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Steve Jones appears somewhat irked at the criticism that has flowed his way since the publication of his review of the BBC’s science coverage. Referring to the demonstration by Alfred Russel Wallace of the curvature of the Earth he expounds

Wallace was described as a “pitiful dastard… a swindler and impostor, a coward and a liar” and several newspapers published virulent pieces on the supposed dishonesty of the scientific establishment and its unwillingness to allow debate on such a contentious issue.

Of course, that could never happen today and all this has nothing to do with the tsunami of criticism that greeted my suggestion last week in a report to the BBC Trust that the BBC should stop giving excessive time to those who oppose science on the basis of belief rather than evidence and should promote debate between scientists instead.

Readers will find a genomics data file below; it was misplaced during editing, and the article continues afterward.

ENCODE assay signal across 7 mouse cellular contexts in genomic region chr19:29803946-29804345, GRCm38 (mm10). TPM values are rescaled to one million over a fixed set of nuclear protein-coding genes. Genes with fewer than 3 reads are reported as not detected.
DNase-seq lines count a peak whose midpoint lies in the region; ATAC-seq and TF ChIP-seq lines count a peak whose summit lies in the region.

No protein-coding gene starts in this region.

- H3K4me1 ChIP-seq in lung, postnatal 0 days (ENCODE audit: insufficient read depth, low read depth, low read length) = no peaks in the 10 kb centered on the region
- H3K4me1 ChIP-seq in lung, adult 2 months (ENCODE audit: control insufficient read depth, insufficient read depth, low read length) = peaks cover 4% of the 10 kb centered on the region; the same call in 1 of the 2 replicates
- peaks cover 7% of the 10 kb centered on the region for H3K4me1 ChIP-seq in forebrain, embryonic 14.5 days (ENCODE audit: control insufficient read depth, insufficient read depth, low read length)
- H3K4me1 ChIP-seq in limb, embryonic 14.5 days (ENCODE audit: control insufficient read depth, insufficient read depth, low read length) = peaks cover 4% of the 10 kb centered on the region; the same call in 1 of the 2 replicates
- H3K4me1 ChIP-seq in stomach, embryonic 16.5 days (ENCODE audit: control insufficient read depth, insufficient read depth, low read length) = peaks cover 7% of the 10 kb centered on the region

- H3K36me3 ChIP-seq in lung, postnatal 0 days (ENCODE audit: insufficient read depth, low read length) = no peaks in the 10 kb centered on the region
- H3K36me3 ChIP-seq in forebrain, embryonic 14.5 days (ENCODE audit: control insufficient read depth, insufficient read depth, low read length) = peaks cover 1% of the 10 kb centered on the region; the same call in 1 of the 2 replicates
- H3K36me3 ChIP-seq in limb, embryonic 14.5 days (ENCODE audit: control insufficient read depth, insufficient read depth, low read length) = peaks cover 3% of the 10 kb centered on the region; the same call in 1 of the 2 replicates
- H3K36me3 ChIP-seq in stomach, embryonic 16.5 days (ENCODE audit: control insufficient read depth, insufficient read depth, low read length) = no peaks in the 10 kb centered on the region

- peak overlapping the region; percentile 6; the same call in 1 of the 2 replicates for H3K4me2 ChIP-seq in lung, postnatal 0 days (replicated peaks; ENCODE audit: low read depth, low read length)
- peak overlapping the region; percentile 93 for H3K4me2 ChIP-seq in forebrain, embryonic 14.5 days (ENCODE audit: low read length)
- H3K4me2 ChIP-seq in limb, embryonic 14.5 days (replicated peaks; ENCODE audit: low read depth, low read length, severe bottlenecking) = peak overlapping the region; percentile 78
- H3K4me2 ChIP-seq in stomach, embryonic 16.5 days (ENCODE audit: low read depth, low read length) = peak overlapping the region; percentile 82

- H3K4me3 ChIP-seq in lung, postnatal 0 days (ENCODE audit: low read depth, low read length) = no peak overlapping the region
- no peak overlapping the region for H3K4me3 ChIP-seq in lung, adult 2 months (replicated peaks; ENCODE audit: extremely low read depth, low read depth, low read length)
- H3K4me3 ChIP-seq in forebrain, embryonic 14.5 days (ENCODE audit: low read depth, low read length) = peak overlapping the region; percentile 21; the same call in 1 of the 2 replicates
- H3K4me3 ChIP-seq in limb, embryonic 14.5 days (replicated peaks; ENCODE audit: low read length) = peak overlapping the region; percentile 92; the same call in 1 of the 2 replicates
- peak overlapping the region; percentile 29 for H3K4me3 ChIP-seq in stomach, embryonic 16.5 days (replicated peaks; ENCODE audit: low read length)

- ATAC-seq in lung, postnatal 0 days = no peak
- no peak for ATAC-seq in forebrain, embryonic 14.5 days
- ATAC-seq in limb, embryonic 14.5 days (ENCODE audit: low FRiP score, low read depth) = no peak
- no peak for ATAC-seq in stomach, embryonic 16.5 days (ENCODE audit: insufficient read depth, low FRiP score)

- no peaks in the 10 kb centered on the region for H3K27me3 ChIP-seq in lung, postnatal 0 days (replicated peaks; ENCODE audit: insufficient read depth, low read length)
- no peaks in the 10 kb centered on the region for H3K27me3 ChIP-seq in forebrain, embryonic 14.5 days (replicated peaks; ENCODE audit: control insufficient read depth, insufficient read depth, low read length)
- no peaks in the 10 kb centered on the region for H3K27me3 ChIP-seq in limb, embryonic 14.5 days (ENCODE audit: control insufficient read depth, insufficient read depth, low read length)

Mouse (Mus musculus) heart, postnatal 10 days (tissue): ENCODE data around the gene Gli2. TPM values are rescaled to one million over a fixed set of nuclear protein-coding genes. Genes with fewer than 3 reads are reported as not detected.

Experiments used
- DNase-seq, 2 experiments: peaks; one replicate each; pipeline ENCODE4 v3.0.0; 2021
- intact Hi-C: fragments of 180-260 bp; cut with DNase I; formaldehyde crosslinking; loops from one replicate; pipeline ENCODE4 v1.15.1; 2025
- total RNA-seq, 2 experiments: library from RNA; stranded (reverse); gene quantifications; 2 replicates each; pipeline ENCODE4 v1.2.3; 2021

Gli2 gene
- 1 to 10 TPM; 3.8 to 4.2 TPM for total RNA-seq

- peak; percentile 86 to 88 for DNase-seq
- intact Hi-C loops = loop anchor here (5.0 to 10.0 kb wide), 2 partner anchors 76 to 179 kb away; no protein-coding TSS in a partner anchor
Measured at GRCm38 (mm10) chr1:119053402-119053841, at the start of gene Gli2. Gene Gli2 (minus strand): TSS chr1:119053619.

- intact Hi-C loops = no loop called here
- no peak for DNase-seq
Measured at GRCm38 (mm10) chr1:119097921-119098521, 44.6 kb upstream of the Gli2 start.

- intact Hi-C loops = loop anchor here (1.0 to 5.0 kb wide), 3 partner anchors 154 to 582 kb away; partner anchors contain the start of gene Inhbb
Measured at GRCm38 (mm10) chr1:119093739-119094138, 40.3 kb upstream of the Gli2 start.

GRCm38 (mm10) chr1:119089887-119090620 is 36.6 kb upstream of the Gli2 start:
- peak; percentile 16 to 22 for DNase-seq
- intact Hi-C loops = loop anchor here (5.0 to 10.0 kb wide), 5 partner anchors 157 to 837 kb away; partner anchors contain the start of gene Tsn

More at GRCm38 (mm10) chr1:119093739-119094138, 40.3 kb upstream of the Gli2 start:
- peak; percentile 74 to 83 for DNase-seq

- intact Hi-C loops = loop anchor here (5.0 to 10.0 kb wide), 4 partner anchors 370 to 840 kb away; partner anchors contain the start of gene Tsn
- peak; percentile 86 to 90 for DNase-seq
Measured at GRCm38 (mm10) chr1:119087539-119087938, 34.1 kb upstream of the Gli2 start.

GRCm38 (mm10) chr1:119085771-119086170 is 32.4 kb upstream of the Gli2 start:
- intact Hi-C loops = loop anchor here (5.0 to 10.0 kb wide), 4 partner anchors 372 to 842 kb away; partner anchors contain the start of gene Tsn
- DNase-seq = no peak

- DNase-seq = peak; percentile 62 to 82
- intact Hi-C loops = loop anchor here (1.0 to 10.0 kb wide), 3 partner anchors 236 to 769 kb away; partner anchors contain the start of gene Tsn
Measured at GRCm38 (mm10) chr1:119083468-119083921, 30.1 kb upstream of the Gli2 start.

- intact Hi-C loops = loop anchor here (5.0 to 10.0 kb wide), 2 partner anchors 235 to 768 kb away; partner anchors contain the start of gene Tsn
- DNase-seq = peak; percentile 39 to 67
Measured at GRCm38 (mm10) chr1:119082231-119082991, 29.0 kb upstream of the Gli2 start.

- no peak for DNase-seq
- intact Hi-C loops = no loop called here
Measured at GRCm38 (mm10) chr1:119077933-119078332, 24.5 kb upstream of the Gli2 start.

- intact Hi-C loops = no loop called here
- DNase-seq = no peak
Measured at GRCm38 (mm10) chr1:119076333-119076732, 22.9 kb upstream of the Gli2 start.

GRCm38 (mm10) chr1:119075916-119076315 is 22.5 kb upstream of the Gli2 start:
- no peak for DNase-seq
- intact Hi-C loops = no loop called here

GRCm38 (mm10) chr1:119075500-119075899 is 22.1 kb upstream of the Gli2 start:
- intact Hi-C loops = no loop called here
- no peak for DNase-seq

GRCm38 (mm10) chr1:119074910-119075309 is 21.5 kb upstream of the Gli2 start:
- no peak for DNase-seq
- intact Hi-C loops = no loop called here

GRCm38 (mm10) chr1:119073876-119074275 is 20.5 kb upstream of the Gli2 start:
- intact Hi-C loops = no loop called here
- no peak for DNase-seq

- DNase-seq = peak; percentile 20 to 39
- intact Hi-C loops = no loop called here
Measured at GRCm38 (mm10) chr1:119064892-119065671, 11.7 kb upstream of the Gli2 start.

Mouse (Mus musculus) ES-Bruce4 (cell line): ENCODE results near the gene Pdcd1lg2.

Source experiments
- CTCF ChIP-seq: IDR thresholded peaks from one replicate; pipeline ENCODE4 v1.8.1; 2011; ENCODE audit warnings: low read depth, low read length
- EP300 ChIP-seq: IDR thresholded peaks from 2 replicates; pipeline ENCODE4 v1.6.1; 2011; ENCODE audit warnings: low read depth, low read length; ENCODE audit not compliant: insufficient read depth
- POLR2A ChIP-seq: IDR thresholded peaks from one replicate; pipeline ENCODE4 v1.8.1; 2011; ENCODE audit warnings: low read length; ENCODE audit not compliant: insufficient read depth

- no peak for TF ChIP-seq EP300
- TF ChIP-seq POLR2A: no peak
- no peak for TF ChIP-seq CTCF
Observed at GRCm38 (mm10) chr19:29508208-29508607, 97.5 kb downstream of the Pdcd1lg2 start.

This is quite interesting. Jones says that he has recommended that the BBC should reduce airtime to “those who oppose science on the basis of belief rather than evidence”. If this were the case I imagine the “tsunami of criticism” would have been a minor ripple at most. However, Jones’ description of his recommendations does not match the actual wording of his report:

I recommend that the BBC takes less rigid view of “due impartiality” as it applies to science (in practice and not just in its guidelines) and takes into account the non‐contentious nature of some material and the need to avoid giving undue attention to marginal opinion.

So far from seeking to sideline non-scientific criticisms, Jones delivered recommendations that focus on non-mainstream views. According to the recommendations I have quoted, you can be as scientific as you like, but if you are “marginal”, you can be ignored. Far from defending science, Jones is actually building barriers to the scientific method.

And this from a medallist of the Royal Society.

Bishop Hill, 2 August 2011